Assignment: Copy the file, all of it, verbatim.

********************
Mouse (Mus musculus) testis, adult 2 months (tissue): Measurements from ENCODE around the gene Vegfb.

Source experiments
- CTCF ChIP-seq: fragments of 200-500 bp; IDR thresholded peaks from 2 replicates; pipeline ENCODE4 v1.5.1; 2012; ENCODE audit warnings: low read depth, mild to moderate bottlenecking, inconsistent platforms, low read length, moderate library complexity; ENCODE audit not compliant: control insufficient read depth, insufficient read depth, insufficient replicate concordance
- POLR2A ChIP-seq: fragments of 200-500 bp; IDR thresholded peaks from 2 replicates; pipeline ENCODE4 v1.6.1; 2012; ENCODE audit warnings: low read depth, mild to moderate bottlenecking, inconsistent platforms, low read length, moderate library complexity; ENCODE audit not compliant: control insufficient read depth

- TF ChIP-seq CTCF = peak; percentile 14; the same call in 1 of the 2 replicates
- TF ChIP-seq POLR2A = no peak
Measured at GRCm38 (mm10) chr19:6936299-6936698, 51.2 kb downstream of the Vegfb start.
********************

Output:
Mouse (Mus musculus) testis, adult 2 months (tissue): Measurements from ENCODE around the gene Vegfb.

Source experiments
- CTCF ChIP-seq: fragments of 200-500 bp; IDR thresholded peaks from 2 replicates; pipeline ENCODE4 v1.5.1; 2012; ENCODE audit warnings: low read depth, mild to moderate bottlenecking, inconsistent platforms, low read length, moderate library complexity; ENCODE audit not compliant: control insufficient read depth, insufficient read depth, insufficient replicate concordance
- POLR2A ChIP-seq: fragments of 200-500 bp; IDR thresholded peaks from 2 replicates; pipeline ENCODE4 v1.6.1; 2012; ENCODE audit warnings: low read depth, mild to moderate bottlenecking, inconsistent platforms, low read length, moderate library complexity; ENCODE audit not compliant: control insufficient read depth

- TF ChIP-seq CTCF = peak; percentile 14; the same call in 1 of the 2 replicates
- TF ChIP-seq POLR2A = no peak
Measured at GRCm38 (mm10) chr19:6936299-6936698, 51.2 kb downstream of the Vegfb start.